When Daisy’s owner noticed that she wasn’t eating and had started vomiting, she became understandably concerned and took her in to see a vet at the local PDSA.
Upon examination, suspicion of a blockage was confirmed via x-ray, showing several coins that were causing the puppy stomach pain and stopping her from eating. Daisy is just 12 weeks old, so a blockage like this can become fatal if it isn’t discovered and treated quickly.
The 20 coins were made up of 13 one pence coins, 3 five pence coins, 2 twenty pence coins, and 2 one pound coins. In total, little Daisy managed to swallow £2.68.
Ivana, Daisy’s owner, explained that her purse had gone missing, and they couldn’t find it anywhere in the house, despite searching “high and low” for it.
“I couldn’t believe it when PDSA rang to tell me Daisy had swallowed so many coins,” she said. No one at home had thought Daisy could be the culprit behind Ivana’s missing purse.
A pet owner’s biggest fear is their dog eating something they shouldn’t and hurting themselves. Ivana explained that they were scared they might lose Daisy after she started getting sick.
“I had no idea a puppy would even eat this sort of thing,” she explained.
Many pet owners aren’t aware of the sheer number of things their dogs are likely chomping on when they aren’t looking.
Why Dogs Eat Coins
Photo Credit: PDSA/PA
It’s possible that the situation was accidental, but considering how many coins Daisy decided to eat, it seems unlikely.
When a dog eats non-food items, they could have a condition called Pica. Pica is the act of consuming non-food substances, and it’s fairly common in dogs, though it can be extremely worrying. The most common form of Pica is Coprophagy, which is the term used for the consumption of feces.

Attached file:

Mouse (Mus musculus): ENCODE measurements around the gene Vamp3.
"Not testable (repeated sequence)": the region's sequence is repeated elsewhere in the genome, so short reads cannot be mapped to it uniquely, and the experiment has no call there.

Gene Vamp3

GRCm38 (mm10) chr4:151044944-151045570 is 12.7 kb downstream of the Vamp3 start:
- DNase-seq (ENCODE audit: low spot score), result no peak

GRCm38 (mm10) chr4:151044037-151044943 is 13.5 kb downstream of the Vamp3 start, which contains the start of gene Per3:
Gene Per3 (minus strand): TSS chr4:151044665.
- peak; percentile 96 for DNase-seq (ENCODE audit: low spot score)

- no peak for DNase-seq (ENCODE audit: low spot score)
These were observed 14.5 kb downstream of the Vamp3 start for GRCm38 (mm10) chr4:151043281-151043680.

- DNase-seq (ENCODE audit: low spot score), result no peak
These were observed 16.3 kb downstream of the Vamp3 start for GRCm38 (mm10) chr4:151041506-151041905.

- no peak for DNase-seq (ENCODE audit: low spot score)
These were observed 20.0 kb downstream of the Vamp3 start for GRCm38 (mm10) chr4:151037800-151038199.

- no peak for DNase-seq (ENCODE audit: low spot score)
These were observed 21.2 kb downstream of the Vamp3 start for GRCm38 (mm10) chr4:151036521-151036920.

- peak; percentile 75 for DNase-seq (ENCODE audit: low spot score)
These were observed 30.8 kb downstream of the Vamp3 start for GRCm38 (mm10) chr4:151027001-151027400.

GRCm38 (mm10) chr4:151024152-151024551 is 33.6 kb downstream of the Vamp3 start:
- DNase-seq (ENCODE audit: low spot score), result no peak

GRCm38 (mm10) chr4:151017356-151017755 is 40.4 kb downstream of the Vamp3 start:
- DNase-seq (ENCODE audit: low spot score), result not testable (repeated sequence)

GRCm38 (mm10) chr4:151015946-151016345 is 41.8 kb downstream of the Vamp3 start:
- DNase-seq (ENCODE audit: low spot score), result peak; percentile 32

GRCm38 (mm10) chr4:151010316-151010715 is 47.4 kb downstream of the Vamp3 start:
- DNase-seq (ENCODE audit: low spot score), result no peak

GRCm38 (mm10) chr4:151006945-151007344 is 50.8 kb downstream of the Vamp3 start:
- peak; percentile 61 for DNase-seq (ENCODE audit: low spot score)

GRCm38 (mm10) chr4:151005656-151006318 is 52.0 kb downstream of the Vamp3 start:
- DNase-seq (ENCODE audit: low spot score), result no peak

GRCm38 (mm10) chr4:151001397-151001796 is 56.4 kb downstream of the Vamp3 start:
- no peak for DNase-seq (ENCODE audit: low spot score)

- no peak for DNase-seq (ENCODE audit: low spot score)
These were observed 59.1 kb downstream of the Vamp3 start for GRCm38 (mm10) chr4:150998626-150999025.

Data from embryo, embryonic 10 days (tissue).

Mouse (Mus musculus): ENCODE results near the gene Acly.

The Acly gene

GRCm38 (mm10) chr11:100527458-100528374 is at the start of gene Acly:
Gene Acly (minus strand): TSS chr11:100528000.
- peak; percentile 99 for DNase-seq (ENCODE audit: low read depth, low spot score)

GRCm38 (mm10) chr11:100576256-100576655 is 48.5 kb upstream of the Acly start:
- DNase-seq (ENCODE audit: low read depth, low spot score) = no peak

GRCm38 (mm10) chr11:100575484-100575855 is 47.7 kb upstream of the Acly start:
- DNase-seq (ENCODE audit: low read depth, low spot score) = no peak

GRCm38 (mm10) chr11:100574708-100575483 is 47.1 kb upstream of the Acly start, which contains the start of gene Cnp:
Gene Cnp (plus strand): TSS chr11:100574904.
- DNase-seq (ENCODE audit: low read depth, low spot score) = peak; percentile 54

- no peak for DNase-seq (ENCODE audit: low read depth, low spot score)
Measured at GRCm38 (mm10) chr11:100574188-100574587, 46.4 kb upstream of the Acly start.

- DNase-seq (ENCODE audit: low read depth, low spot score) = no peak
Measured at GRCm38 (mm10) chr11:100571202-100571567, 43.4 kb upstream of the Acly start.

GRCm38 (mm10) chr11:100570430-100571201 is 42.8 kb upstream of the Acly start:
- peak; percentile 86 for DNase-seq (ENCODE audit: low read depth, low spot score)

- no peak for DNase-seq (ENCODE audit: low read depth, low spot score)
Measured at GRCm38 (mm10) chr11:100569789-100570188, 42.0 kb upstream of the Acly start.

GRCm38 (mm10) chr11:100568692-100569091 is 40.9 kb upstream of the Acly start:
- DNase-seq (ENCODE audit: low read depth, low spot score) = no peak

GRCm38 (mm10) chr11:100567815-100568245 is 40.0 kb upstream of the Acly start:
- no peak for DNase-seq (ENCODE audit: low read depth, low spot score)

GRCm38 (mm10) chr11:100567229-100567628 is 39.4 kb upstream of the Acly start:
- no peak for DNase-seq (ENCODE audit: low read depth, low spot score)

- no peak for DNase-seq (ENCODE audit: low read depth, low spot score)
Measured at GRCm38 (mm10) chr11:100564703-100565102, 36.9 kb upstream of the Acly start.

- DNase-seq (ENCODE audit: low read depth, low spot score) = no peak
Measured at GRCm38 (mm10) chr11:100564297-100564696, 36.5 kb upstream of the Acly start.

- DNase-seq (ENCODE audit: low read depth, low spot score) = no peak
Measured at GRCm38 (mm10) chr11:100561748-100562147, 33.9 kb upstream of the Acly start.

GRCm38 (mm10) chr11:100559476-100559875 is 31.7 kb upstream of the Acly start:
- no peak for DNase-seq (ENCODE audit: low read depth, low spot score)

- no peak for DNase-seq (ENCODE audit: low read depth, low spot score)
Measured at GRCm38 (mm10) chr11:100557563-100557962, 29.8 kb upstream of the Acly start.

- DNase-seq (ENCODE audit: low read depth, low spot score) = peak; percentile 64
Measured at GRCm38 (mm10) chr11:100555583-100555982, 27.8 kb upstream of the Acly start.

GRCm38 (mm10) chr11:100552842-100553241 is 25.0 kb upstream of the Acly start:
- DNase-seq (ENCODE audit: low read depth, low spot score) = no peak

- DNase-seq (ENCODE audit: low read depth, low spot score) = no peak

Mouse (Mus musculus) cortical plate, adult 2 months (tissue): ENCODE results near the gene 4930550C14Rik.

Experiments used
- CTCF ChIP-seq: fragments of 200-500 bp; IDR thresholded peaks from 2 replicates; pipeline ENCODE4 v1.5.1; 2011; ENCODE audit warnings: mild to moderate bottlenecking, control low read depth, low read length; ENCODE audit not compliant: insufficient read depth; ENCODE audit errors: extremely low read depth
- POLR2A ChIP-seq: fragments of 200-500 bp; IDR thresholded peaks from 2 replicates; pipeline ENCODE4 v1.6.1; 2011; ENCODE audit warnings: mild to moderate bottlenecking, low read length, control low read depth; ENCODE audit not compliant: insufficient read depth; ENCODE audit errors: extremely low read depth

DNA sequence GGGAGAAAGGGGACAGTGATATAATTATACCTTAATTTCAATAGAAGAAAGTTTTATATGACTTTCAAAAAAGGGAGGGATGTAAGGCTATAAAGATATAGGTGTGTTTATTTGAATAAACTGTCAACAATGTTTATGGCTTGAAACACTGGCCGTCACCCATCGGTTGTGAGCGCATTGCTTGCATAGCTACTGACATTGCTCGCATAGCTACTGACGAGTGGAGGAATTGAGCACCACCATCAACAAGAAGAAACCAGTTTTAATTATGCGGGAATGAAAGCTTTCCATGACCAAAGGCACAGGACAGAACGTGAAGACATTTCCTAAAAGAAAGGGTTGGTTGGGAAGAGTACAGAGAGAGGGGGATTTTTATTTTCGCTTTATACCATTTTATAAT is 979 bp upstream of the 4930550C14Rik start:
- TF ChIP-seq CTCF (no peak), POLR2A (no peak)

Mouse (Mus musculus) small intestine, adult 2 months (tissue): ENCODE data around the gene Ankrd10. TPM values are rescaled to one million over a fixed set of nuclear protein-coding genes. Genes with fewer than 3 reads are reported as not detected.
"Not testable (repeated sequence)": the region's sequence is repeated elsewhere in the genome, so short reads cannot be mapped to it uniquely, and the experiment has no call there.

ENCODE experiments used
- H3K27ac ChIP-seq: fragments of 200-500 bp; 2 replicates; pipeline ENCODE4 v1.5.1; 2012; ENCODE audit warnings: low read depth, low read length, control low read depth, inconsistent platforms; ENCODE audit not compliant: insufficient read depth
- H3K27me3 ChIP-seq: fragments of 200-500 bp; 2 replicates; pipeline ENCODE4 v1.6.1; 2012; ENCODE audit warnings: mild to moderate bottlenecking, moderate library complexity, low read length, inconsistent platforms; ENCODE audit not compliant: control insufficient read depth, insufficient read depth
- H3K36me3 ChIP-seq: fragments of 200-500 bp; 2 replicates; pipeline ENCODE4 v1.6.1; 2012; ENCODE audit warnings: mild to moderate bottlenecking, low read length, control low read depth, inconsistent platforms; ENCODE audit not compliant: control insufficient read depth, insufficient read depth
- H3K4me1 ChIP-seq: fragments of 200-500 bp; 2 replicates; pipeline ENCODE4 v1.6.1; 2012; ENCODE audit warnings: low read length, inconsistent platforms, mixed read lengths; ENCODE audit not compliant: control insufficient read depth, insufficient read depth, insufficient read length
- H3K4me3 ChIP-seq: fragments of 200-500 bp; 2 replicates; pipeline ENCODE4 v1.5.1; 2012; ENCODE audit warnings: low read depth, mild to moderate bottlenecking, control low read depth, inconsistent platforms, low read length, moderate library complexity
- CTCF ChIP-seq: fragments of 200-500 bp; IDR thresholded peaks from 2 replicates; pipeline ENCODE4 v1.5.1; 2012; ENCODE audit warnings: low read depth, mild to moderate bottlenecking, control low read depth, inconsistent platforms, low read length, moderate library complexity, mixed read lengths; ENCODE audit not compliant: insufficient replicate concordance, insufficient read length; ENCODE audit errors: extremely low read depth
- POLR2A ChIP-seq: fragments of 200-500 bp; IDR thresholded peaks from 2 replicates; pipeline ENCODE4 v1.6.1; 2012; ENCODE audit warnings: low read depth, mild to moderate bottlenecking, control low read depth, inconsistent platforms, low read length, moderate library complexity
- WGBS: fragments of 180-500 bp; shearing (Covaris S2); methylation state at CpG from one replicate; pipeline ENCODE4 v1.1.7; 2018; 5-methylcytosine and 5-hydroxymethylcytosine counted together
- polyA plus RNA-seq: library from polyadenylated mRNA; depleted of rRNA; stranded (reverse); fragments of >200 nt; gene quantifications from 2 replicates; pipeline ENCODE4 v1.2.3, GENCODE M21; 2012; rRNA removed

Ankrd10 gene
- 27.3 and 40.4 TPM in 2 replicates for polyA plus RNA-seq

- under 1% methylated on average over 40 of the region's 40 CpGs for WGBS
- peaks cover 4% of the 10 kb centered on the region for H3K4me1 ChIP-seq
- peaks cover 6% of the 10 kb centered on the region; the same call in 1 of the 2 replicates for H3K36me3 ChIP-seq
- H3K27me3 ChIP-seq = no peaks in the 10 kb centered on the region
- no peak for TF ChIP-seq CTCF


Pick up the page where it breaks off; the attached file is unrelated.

A dog eating metallic objects may need more iron in their diet. They seek out items that simulate a similar taste to the minerals that are missing from their food. It’s also fairly standard for a dog to chew rocks for the same reason.
Who are PDSA?
PDSA is the UK’s leading veterinary charity. They protect pets and other animals across the United Kingdom and are often called upon for emergencies just like Daisy’s when other vets aren’t available or pet parents need assistance with paying for vet bills.
They provide low-cost or even free treatment for pets that are in need of their veterinary services. UK residents will be able to find out if they qualify for a reduced cost of veterinary services by looking on the PDSA website and contacting their local PDSA branch.
At present, there are 48 pet hospitals across the UK that are run by PDSA. Between them, they provide almost 3 million veterinary treatments every year, helping almost half a million pets that their owners are struggling to pay for.
We all have hard times in our lives, but our pets always deserve the best care possible. PDSA help provides this care every day for beloved pets.
Featured image credit: PDSA/PA